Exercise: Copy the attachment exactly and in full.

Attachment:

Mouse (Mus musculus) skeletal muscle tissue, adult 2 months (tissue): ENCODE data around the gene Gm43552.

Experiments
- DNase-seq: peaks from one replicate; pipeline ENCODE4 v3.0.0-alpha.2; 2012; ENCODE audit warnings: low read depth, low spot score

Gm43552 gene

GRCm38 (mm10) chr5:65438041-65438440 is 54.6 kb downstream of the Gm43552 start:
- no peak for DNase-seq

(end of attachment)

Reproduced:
Mouse (Mus musculus) skeletal muscle tissue, adult 2 months (tissue): ENCODE data around the gene Gm43552.

Experiments
- DNase-seq: peaks from one replicate; pipeline ENCODE4 v3.0.0-alpha.2; 2012; ENCODE audit warnings: low read depth, low spot score

Gm43552 gene

GRCm38 (mm10) chr5:65438041-65438440 is 54.6 kb downstream of the Gm43552 start:
- no peak for DNase-seq